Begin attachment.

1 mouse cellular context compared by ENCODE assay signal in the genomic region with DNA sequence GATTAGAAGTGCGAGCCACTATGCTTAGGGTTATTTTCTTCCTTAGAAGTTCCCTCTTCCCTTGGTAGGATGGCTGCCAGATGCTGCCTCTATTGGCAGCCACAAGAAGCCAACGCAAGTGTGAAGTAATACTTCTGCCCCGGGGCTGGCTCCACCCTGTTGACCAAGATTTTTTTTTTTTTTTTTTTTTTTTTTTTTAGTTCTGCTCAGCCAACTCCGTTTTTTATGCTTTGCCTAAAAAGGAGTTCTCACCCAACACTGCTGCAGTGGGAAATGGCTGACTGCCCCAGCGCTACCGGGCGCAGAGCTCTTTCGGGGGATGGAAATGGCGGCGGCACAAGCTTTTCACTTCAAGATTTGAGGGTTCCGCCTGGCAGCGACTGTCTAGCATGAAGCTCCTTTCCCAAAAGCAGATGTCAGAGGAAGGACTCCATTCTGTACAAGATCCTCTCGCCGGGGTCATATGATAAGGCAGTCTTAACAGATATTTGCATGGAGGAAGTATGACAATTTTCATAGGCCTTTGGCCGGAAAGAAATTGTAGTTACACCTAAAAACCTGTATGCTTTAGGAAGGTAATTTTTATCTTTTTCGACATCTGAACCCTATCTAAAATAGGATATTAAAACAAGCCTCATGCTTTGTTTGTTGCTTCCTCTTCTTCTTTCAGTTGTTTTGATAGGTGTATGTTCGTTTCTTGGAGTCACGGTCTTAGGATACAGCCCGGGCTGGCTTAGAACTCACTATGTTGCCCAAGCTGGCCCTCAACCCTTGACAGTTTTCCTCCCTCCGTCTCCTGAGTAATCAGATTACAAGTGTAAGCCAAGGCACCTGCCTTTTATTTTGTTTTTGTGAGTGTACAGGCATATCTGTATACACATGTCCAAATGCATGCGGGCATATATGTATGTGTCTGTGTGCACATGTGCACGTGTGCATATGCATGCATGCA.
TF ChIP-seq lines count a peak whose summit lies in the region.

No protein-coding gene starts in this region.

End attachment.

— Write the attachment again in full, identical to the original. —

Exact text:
1 mouse cellular context compared by ENCODE assay signal in the genomic region with DNA sequence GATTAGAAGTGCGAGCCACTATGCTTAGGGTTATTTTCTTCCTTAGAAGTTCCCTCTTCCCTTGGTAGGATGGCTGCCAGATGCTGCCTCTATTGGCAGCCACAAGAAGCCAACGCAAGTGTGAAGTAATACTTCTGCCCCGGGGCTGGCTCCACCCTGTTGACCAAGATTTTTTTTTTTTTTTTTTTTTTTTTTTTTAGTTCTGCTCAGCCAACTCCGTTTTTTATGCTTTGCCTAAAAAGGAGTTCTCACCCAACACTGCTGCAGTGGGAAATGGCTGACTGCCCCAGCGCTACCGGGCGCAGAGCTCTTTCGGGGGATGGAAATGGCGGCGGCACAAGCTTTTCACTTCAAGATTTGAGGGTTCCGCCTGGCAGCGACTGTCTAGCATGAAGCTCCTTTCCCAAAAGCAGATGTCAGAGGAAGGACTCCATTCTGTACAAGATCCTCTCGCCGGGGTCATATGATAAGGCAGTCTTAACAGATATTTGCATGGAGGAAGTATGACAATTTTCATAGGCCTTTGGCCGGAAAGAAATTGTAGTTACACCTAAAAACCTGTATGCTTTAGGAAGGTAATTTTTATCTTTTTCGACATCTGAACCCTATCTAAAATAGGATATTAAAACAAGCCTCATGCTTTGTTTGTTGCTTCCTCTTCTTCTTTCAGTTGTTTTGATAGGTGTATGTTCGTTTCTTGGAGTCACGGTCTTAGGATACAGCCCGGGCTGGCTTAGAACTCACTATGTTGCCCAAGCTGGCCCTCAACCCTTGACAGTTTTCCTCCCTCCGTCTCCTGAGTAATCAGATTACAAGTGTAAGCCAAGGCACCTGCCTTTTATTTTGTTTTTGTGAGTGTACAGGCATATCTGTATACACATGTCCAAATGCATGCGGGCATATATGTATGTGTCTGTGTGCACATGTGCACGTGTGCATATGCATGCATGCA.
TF ChIP-seq lines count a peak whose summit lies in the region.

No protein-coding gene starts in this region.